In 2007, Illinois passed the Green Cleaning Schools Act, which included an exemption clause that allows schools to opt out of the law’s green cleaning requirements if they would increase their cleaning costs. As of April 2009, only four school districts have applied for an exemption for economic reasons, out of nearly 900 districts in the state.
Read about more successful green cleaning in schools.
- What about H1N1?
Most health authorities recommend frequent hand washing and careful cleaning as the best ways to reduce the risk of flu. The Centers for Disease Control and Prevention (CDC), the California Department of Public Health (CDPH) and the American Academy of Pediatrics recommend schools regularly clean and sanitize all areas and items that are likely to be frequently touched and immediate cleaning of visibly soiled areas. These groups do not recommend use of disinfectants beyond measures already in place to keep schools clean. Instead, they urge frequent hand washing and isolating sick students and staff as the best means to control the H1N1 virus.
General purpose cleaners can remove many infectious germs, and many schools also use disinfectants or less potent sanitizers that contain EPA-registered pesticides. While judicious use of disinfectants and sanitizers may be worthwhile, overusing them does not provide any additional protection and can expose students and staff to toxic chemicals.
When disinfectants or sanitizers are used, they should be carefully selected to minimize children's exposures to toxic ingredients, and custodians must be trained to use these products correctly to protect both school children and custodians themselves.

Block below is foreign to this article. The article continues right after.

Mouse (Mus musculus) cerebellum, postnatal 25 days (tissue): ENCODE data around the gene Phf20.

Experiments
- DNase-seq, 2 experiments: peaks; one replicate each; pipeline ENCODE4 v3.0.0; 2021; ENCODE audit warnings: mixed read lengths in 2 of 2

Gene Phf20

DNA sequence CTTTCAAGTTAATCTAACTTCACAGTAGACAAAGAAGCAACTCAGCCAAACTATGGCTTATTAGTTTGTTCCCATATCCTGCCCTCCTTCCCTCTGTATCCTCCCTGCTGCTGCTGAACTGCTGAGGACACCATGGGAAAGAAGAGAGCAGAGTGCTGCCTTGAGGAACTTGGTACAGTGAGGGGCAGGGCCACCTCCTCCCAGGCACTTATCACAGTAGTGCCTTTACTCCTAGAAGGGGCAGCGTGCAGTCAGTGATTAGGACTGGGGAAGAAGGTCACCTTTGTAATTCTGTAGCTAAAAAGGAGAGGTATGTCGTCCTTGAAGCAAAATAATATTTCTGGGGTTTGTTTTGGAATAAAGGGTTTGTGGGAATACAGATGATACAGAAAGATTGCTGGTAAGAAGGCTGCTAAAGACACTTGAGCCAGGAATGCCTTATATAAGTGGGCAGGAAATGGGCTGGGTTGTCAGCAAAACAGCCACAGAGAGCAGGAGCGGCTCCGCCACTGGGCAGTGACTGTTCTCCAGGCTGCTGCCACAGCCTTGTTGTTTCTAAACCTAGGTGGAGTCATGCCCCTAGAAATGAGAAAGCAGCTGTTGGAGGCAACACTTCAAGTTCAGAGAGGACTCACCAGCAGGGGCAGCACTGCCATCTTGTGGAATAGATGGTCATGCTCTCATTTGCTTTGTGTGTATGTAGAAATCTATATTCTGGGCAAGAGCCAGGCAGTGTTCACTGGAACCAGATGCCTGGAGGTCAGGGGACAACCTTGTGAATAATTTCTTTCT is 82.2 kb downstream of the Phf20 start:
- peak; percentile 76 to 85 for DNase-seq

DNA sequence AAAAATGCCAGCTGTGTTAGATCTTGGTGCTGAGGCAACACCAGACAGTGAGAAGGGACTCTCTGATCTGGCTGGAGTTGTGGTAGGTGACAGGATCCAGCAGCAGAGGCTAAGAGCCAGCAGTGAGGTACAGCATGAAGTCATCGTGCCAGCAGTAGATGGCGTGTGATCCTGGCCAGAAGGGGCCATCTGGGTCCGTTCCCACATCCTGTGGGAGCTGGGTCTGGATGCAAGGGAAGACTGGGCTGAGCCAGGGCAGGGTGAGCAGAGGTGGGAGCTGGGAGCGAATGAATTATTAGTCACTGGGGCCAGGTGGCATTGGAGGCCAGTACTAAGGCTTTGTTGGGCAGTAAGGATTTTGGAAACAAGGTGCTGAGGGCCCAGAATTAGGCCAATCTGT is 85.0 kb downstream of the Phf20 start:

- Does the federal government regulate cleaning supplies?
No. The government does not require health and safety testing of products or ingredients. It also does not require that cleaning products carry a list of ingredients.
“Antibacterial” cleaning products contain pesticides that have undergone testing overseen by the Environmental Protection Agency. The pesticide content must be indicated on the label. In California, cleaning supplies that emit state-identified “Proposition 65” carcinogens and reproductive toxins at levels above health-based limits must have a warning label. California also limits emissions of volatile organic compounds (VOC) of many cleaning products.
- How do I know if a cleaner is really “green”?
Check the certification. Lots of companies make misleading “green” claims to sell products. Only cleaners certified by Green Seal or EcoLogo must meet strict health and environmental standards. These nationally-recognized, independent groups publish publicly-available standards based on an open, transparent process and revise their standards periodically to reflect the latest science.
There are many certified green professional cleaning products like those typically used in schools, but far fewer certified green household cleaning supplies, so ordinary consumers do not have as many green cleaning options. For this reason, some people have begun using natural ingredients like vinegar and baking soda to clean their homes.
- Which green cleaning product certifiers do you recommend?
EWG recommends Green Seal- and EcoLogo-certified products because they are significantly safer than conventional products.
- Where can I buy green-certified household cleaners?
Check the Green Seal and Eco-Logo websites for lists of certified green household cleaning supplies. If you click here to buy them through Amazon, a percentage of the proceeds goes to EWG to help fund research like this.